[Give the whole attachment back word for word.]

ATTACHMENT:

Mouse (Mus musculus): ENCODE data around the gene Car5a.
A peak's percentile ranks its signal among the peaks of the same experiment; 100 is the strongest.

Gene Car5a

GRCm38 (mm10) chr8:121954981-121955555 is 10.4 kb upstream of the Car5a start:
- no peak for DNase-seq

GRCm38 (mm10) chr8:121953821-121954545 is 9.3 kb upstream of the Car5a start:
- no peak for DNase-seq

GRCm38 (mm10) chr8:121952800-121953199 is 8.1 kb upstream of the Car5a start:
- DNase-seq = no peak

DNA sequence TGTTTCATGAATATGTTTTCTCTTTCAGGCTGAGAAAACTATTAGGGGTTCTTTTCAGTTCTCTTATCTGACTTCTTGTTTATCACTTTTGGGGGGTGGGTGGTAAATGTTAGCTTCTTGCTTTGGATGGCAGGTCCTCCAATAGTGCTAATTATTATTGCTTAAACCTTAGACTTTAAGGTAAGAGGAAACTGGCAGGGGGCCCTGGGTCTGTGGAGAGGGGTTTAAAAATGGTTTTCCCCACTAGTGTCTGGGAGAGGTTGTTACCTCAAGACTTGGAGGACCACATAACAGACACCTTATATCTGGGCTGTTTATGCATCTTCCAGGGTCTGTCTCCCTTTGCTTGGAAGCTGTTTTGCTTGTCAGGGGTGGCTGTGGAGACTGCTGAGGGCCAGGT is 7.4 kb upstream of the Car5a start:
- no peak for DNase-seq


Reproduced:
Mouse (Mus musculus): ENCODE data around the gene Car5a.
A peak's percentile ranks its signal among the peaks of the same experiment; 100 is the strongest.

Gene Car5a

GRCm38 (mm10) chr8:121954981-121955555 is 10.4 kb upstream of the Car5a start:
- no peak for DNase-seq

GRCm38 (mm10) chr8:121953821-121954545 is 9.3 kb upstream of the Car5a start:
- no peak for DNase-seq

GRCm38 (mm10) chr8:121952800-121953199 is 8.1 kb upstream of the Car5a start:
- DNase-seq = no peak

DNA sequence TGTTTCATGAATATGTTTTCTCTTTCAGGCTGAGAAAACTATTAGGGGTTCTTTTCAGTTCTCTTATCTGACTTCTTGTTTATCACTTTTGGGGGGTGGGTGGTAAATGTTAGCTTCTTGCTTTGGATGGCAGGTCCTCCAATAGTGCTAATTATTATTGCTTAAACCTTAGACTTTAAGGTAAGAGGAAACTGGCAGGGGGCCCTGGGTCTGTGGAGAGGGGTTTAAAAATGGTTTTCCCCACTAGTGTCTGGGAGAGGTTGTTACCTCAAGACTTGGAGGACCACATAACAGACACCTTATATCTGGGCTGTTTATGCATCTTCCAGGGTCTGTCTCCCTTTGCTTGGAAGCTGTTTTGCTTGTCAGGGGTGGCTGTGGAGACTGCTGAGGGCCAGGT is 7.4 kb upstream of the Car5a start:
- no peak for DNase-seq